Installing a Metal 3D Printer: Part 3A (Safety: Risks)

Download all 5 parts of this series as a single PDF here.

What are the safety risks in laser powder bed fusion metal 3D printing?

This is the first half of the 3rd post in a series of 5 on things we learned installing a metal 3D printer (laser powder bed fusion). Links to previous posts are below:

The most important discussions around installing and operating a metal 3D printer involve safety. The requirements can be difficult to pin down since they depend on several things: whether you are using reactive or non-reactive alloys (read a previous post on this subject here), the risk perception of your local building safety director and fire marshal, local regulations (and exceptions) and the volume of material you are dealing with. As with all things safety and more so because of how nascent metal 3D printing technology is, I list a few disclaimers at the bottom of this page.

There is so much to say about safety in this process that half-way through writing this post, it became clear it would not fit in one post. Therefore, I have split the content into two: in this post (3A) I talk about the risks: where they come from and why they matter. In the next post (3B), I will discuss how these risks can be mitigated.

1. Sources of Risk

Broadly speaking, I like to think of two sources of risk in this process since as an operator of these machines you have to think differently about how you interact with these sources.

1.1 Metal Powder

Metal 3D printing involves fusing together powder in a bed. Typical metal powders used for laser based 3D printing are spherical in shape and range from 10-70 microns in diameter, as shown in Figure 1. At this size, a metal can be prone to fire and explosion (under the right circumstances) and there is also the physiological concern of long-term inhalation of, and contact with, these powders. The powder also has a long life cycle and requires human interaction at many steps – from arriving in a container (as shown in Figure 2), through multiple recycling steps through final disposal. These risks come into play just when handling the powder (independent of its use in the process) – an additional risk comes from the melting process itself.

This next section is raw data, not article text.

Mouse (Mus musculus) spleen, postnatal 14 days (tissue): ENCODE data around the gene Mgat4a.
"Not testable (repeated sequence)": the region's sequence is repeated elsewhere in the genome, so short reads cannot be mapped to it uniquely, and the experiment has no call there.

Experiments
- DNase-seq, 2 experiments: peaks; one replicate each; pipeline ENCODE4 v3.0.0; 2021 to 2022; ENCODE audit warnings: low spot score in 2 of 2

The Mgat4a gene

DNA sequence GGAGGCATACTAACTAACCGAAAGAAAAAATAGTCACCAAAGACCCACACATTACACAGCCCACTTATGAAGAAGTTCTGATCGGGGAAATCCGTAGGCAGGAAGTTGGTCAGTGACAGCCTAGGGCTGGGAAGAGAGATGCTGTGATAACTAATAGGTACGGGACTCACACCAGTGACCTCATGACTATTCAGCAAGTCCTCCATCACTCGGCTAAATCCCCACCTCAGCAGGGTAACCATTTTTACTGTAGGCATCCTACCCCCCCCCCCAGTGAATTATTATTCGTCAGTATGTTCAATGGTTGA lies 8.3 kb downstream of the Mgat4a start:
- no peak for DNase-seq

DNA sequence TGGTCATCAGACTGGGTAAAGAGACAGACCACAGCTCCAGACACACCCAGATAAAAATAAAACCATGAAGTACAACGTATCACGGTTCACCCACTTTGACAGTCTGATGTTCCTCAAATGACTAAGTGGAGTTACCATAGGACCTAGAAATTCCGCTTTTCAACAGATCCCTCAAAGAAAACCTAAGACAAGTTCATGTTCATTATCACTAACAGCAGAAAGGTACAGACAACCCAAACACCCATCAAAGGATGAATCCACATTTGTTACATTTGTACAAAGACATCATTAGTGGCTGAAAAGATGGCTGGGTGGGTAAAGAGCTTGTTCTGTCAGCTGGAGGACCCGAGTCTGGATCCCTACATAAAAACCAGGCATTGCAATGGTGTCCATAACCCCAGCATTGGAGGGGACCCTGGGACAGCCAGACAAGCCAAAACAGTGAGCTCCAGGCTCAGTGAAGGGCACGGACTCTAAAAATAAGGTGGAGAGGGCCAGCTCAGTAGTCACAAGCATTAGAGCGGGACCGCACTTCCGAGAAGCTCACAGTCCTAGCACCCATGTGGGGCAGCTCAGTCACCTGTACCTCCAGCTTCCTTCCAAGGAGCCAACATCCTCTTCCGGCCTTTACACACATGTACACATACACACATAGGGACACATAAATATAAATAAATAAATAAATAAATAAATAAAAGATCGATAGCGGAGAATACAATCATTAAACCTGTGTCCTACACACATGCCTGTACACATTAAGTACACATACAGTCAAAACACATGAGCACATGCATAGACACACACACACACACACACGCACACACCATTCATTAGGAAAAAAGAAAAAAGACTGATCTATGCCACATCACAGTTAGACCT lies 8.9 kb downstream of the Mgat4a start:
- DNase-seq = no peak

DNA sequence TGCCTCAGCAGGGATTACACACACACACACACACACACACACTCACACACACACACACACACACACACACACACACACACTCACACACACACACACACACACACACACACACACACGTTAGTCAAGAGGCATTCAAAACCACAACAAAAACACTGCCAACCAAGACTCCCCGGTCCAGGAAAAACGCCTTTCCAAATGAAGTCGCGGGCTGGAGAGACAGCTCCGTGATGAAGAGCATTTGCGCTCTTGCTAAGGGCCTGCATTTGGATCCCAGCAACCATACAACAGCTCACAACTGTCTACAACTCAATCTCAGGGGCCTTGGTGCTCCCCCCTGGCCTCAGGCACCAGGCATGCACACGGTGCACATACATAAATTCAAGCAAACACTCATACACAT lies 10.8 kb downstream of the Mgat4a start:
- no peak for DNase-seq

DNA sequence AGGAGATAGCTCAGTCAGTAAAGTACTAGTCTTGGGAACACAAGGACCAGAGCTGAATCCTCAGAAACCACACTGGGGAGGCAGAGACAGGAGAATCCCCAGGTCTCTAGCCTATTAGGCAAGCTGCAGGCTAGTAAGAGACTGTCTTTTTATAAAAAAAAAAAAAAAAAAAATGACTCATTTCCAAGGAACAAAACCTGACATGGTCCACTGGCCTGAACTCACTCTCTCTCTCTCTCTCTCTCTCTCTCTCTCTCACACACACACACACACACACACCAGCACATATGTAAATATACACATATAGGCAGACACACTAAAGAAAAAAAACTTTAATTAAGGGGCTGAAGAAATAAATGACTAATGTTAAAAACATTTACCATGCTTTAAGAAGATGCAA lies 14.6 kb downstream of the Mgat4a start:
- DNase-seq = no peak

Fig 1. Typical powder particle size distribution is in the range of 10-70 microns for the laser powder bed fusion process.
Fig 2. Metal powders are delivered and stored in plastic containers such as the one shown above

1.2 The Laser Fusion Process

The powder in the bed described before is fused together into a solid using a laser that locally melts the powder one layer at a time. This is conducted in an inert atmosphere (Argon or Nitrogen) and is the second source of risk since these gases can displace Oxygen from a closed environment. Additionally, the process of laser melting of metals creates vaporized soot (see video below), some of which deposits on the process chamber and in the extraction module and filter. The smoke particles can be even finer than the powder itself, and need to be cleaned out with care on a regular basis.

2. Risks

There are 4 main risks arising from the laser powder bed fusion process: fire and explosion, powder inhalation and contact, inert gas asphyxiation and the environmental impact of the wastes generated.

2.1 Fire and Explosion

In May 2014, OSHA cited a 3D printing company for 10 violations deriving from the workplace safety standards surrounding the operation of a metal 3D printer (including not having the proper Class D fire extinguisher). The disregard of multiple safety measures during a routine build setup procedure resulted in a fire which caused life-threatening burns to the operator of the printer. While this incident was the result of gross negligence, it is nonetheless a cautionary tale that should drive us to understand the fundamental reasons why a metal 3D printer can cause fires and to appreciate the underlying reasons for why suppliers recommend the safety measures they do.

Fire and explosion require a combination of conditions as shown in the commonly cited image below used by OSHA and other agencies to communicate risks of powder handling.
As shown in Fig. 3, when handling powder in ambient atmospheres (with oxygen), all that is needed is a suitable ignition source to initiate a fire. Further, if this occurs in the presence of a dust cloud with many particles dispersed in a contained area (such as a small room or an air duct), this could lead to a more damaging explosion.

Fig 3. The oft cited fire triangle and explosion pentagon. Users of powder based metal 3D printing are often working with 2 of the 3 elements in the triangle and the key is to avoid the third.
  • Fire: When handling metal powder, the user needs to be aware that she/he already has 2 of the 3 requirements of a fire met and the main aim must be to ensure protection against any ignition source. There are several sources that could cause an ignition, the most likely one for a user of a metal 3D printer is static electricity. Additionally, it is possible that a fire can be initiated by hot surfaces, flames, hot gases and particles, mechanically generated sparks and strayelectrical currents.